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Blood Drive

State of the Arts


Published March 2, 2005 at 5:00 p.m.

Dennis Bathory-Kitsz is no slacker. He's composed some 650 musical creations, from cabaret to classical to electronic avant-garde. He co-hosts an ambitious "non-pop" radio show "Kalvos & Damian's New Music Bazaar" on WGDR at Goddard College. And in his spare time, the 55-year-old Northfield resident designs and builds musical instruments, some with surreal-sounding names such as the "candle harp" and the "uncello."

But none of these talents is what got him on TV last month. Bathory-Kitsz claims kinship with Countess Erzsebet Bathory, a 17th-century Hungarian countess remembered for her intellect, diplomatic skills, physical beauty -- and gruesome serial murders. In a 40-year killing spree, the Countess allegedly offed more than 600 female servants, supposedly to drink and bathe in their blood.

The Discovery Channel's "Deadly Women," which aired February 9, tells the grisly tales of four historic femmes fatales using dramatizations and interviews. The show's producers found Bathory-Kitsz through his website -- -- which he maintains in connection with an opera he's writing about his ruthless relative.

The opera's libretto is being penned by Andrei Codrescu, who fictionalized Erzsebet's life in his 1996 novel, The Blood Countess. The Discovery Channel "documentary" also plays loose with the facts. It presents the vampire rap as "cruel fact," and theorizes about psychological and physiological motivations. Reflecting on the show, Bathory-Kitsz clarifies that the Countess' Dracula rep is "mythology," although her homicidal habit is historically correct, as was her brutal modis operandi: "physical, hands-on torture, with ripping and biting of flesh."

In "Deadly Women," Bathory-Kitsz's own story is pumped up to fit the show's dramatic theme. The composer is introduced as a haunted man. "The comfort of his home in Vermont," the narrator says, "cannot shelter him from the horrors performed in his family name more than 400 years ago." The camera shows him baring his arm for a nurse, as the voice-over intones, "Dennis is consumed by his ancestor. He gives blood as symbolic compensation and is driven to unearth the reasons for Erzsebet's evil."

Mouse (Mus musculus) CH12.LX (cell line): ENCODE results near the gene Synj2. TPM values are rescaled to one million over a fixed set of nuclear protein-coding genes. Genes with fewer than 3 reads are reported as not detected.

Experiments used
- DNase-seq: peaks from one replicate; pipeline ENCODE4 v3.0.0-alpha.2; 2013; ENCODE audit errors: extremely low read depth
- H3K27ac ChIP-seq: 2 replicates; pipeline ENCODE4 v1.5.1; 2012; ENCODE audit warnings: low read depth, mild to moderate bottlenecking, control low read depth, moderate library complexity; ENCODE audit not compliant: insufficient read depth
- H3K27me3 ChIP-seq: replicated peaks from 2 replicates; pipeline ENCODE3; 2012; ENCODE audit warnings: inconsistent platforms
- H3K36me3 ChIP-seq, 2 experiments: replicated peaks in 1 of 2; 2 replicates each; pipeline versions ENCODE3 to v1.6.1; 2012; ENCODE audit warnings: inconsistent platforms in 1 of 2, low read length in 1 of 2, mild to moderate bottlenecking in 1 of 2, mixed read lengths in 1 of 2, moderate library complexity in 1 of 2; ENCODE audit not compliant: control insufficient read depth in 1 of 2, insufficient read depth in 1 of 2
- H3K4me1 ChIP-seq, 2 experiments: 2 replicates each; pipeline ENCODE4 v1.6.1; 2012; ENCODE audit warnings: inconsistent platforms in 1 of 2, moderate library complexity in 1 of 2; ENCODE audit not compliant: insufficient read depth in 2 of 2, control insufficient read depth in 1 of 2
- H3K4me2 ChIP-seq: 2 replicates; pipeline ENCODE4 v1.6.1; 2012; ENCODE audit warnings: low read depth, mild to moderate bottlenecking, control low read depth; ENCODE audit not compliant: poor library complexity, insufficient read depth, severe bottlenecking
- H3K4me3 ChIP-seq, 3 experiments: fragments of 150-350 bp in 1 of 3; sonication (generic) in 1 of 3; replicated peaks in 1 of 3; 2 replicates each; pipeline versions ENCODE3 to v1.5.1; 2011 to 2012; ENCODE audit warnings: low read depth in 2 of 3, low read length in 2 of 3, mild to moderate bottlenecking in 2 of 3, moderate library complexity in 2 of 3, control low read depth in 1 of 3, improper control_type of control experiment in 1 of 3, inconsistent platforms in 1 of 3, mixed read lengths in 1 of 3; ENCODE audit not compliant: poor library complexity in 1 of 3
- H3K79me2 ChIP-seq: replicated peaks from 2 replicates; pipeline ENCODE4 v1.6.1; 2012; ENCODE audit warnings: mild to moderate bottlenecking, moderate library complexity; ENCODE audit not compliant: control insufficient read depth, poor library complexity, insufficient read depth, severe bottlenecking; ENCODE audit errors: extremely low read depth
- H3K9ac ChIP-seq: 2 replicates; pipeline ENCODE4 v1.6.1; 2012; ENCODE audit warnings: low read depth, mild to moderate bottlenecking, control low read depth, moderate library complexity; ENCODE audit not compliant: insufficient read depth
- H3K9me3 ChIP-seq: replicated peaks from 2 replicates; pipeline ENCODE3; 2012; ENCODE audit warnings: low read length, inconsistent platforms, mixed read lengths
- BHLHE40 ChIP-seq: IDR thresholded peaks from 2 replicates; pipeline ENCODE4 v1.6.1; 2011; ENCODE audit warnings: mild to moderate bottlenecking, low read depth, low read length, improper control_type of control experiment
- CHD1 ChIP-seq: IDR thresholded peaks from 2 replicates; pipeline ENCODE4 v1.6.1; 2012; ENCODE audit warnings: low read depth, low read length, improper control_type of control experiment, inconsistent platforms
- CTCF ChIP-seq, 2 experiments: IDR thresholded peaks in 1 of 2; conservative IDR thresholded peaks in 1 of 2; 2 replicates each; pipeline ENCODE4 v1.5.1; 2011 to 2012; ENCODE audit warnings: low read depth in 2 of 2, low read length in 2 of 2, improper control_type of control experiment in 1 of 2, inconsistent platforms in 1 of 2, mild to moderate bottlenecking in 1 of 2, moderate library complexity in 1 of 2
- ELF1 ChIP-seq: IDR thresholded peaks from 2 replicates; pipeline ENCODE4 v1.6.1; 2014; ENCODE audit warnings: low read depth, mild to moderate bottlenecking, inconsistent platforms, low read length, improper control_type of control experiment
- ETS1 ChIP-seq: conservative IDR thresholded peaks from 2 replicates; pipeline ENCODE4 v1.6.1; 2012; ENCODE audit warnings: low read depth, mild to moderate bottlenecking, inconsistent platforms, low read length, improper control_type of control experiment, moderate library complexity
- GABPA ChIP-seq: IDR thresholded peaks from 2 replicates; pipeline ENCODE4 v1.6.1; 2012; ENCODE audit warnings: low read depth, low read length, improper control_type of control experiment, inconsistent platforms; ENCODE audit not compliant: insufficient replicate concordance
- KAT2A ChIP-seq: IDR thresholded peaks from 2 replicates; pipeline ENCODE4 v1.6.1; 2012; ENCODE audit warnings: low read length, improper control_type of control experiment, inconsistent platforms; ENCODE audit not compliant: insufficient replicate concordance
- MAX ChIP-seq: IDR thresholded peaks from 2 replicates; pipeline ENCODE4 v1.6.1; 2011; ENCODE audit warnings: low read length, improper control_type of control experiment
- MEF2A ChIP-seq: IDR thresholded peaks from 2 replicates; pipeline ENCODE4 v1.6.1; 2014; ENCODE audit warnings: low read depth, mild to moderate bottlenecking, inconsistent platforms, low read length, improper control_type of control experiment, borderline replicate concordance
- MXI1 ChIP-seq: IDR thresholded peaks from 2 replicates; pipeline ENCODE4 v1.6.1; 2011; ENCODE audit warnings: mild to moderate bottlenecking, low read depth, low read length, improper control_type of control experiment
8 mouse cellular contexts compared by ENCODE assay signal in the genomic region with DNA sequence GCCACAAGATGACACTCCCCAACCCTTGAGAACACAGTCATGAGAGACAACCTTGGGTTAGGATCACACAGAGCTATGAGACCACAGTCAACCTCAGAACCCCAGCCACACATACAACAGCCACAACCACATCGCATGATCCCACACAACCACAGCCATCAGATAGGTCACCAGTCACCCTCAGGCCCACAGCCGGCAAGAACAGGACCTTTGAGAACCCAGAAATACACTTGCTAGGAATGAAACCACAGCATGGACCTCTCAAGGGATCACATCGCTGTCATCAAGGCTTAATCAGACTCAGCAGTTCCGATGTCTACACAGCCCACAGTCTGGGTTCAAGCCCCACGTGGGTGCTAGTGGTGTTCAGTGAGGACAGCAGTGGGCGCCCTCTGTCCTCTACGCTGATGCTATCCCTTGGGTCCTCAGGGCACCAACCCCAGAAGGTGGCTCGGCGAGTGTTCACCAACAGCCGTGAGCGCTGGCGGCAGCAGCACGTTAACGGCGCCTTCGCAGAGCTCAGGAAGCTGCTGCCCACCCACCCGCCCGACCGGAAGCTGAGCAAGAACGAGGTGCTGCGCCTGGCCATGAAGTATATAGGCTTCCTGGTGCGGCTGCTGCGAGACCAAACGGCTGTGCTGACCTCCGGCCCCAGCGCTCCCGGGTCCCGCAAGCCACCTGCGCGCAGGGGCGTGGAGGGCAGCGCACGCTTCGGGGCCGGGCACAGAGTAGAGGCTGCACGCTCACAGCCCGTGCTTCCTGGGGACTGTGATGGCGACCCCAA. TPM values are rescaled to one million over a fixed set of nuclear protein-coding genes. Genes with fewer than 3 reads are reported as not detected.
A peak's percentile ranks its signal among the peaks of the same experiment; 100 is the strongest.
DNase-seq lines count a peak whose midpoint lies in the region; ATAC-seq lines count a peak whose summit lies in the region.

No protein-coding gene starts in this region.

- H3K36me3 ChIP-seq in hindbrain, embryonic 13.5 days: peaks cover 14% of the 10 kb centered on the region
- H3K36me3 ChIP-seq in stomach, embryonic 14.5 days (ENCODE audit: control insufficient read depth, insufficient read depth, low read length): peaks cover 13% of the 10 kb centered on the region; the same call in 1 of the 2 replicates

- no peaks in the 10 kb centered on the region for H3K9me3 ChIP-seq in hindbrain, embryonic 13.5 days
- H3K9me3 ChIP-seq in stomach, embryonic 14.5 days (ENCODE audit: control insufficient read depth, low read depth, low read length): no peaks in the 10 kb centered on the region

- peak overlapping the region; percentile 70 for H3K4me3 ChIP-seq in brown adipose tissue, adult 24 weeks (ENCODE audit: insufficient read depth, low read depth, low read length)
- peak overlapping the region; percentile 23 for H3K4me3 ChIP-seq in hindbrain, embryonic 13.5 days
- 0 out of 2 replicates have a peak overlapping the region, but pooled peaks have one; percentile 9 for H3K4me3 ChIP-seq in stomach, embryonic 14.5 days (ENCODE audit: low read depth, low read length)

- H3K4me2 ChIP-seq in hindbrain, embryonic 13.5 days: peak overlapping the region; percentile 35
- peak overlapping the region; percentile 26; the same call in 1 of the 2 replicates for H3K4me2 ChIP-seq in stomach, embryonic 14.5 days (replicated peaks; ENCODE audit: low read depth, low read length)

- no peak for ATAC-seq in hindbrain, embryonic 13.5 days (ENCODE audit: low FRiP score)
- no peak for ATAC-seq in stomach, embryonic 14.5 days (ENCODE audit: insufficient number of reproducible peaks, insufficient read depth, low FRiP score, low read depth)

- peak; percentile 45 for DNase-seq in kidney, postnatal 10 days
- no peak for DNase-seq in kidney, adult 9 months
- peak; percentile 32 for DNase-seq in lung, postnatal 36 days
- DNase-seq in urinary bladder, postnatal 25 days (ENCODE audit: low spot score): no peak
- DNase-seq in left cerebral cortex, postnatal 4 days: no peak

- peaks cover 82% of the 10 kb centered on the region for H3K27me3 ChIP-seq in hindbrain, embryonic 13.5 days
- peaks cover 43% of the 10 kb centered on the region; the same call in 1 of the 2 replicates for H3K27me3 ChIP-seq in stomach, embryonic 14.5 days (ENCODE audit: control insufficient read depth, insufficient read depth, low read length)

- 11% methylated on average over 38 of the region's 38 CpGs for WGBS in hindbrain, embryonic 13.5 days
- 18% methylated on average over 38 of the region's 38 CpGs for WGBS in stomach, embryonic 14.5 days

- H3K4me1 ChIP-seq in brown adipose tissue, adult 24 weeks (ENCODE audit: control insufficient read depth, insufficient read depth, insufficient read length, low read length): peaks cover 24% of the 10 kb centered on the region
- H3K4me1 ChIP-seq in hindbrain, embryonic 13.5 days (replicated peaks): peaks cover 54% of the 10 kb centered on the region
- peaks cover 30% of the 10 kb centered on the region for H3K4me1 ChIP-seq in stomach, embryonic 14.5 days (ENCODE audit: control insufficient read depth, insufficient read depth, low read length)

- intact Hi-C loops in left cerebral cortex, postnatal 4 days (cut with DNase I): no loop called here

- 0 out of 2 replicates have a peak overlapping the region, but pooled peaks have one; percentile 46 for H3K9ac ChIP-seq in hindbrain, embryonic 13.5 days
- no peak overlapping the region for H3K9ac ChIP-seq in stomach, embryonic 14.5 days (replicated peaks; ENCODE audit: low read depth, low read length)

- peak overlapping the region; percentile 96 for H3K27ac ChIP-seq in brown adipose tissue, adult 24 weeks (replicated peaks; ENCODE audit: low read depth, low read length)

The blood-drawing itself was real, says Bathory-Kitsz, but the idea came from the show's producers. "I'm not a haunted man. They were trying to make drama of that," he says, adding, "I don't have a problem with that, because I'm writing a drama, too. It's all about drama."

Later in the program, the camera follows Bathory-Kitsz to the Slovakian village of Cachtice, where the castle in which Erzsebet committed her crimes, and the tower in which she was eventually imprisoned, now stands in ruins. Bathory-Kitsz has come here to offer atonement to the townspeople. We see him sharing a meal with civic leaders and reading an apology in halting Hungarian.

The scene was staged, says Bathory-Kitsz, but a similar event did take place three years earlier, when he visited with the Travel Channel for a different documentary. His original trip to Cachtice took place in 1992, when the area was still part of Czechoslovakia. The castle was hard to find, Bathory-Kitsz recalls, and the town was "incredibly poor." Since then, the place has prospered. "They're building a tourist industry based on Erzsebet," he says.

His opera will play a part in that renaissance. He's creating a full-blown production with costumes, a one-woman show and a mid-sized rendition for string quintet, sax quintet, percussion and cimbalom -- a Hungarian hammer dulcimer played with four mallets. A performance of that last version is slated to take place at the castle next year or in 2007. The Cachtice town counsel is sponsoring it, with additional funding from the European Union.

Although the history is horrific, "It happened a long time ago," says Bathory-Kitsz. "The mayor said to me, 'She is ours now.' I thought that was incredibly telling. Although ethnic rivalries continue, they're making money from her." The composer's plans aren't limited to the opera. While that work is in progress, Bathory-Kitsz is also creating a video game based on the countess.

Waterfront Video owner William Folmar of Burlington got his five minutes of fame Sunday morning when he played the on-air puzzle on National Public Radio's "Weekend Edition." Broadcast the morning before the Academy Awards, the puzzle combined word play with movie trivia. Not surprisingly, Folmar aced it. Next time you rent a flick, ask to see his faux-gold "Weekend Edition" lapel pin.